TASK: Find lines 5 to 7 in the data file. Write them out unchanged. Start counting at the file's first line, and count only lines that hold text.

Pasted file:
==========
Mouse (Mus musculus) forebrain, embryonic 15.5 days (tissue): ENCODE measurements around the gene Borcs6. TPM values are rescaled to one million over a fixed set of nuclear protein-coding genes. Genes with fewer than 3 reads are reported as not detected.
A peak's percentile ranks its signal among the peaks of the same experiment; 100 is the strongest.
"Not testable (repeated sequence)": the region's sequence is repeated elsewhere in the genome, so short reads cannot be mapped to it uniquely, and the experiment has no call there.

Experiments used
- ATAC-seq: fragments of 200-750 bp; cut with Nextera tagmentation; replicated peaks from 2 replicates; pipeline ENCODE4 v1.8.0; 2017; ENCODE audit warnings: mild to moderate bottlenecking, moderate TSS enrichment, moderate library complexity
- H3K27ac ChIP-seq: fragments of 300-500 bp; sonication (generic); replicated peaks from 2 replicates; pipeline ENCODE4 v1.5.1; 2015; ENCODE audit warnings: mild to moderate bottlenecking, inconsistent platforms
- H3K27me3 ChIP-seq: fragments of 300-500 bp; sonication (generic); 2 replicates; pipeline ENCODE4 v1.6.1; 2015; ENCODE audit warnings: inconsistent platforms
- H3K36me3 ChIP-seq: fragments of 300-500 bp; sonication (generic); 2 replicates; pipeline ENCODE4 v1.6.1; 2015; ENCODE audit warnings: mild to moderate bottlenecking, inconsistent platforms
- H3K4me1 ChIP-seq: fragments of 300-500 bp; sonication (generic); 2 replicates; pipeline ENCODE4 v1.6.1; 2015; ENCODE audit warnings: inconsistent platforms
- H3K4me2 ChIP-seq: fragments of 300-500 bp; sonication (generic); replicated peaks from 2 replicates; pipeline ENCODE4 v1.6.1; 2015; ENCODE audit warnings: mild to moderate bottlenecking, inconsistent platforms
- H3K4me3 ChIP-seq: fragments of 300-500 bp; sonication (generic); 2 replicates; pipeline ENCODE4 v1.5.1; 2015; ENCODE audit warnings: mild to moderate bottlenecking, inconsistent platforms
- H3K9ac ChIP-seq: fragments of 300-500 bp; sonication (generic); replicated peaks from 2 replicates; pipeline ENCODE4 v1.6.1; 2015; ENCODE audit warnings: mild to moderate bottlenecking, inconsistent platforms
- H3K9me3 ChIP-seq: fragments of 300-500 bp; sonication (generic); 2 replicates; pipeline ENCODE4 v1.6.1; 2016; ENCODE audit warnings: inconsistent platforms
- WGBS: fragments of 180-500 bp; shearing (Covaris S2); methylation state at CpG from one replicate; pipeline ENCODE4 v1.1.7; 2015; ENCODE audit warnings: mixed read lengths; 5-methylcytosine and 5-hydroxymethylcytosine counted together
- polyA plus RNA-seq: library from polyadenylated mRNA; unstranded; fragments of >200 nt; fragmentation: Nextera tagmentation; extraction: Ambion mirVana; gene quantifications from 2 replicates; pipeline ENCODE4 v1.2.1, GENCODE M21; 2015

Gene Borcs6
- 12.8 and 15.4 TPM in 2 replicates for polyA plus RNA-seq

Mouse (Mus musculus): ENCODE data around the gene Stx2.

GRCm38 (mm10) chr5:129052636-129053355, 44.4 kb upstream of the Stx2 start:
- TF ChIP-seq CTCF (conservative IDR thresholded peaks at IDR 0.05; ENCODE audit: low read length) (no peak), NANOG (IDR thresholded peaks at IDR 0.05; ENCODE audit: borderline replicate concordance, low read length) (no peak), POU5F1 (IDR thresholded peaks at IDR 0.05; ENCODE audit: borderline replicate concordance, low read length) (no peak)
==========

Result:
- ATAC-seq: fragments of 200-750 bp; cut with Nextera tagmentation; replicated peaks from 2 replicates; pipeline ENCODE4 v1.8.0; 2017; ENCODE audit warnings: mild to moderate bottlenecking, moderate TSS enrichment, moderate library complexity
- H3K27ac ChIP-seq: fragments of 300-500 bp; sonication (generic); replicated peaks from 2 replicates; pipeline ENCODE4 v1.5.1; 2015; ENCODE audit warnings: mild to moderate bottlenecking, inconsistent platforms
- H3K27me3 ChIP-seq: fragments of 300-500 bp; sonication (generic); 2 replicates; pipeline ENCODE4 v1.6.1; 2015; ENCODE audit warnings: inconsistent platforms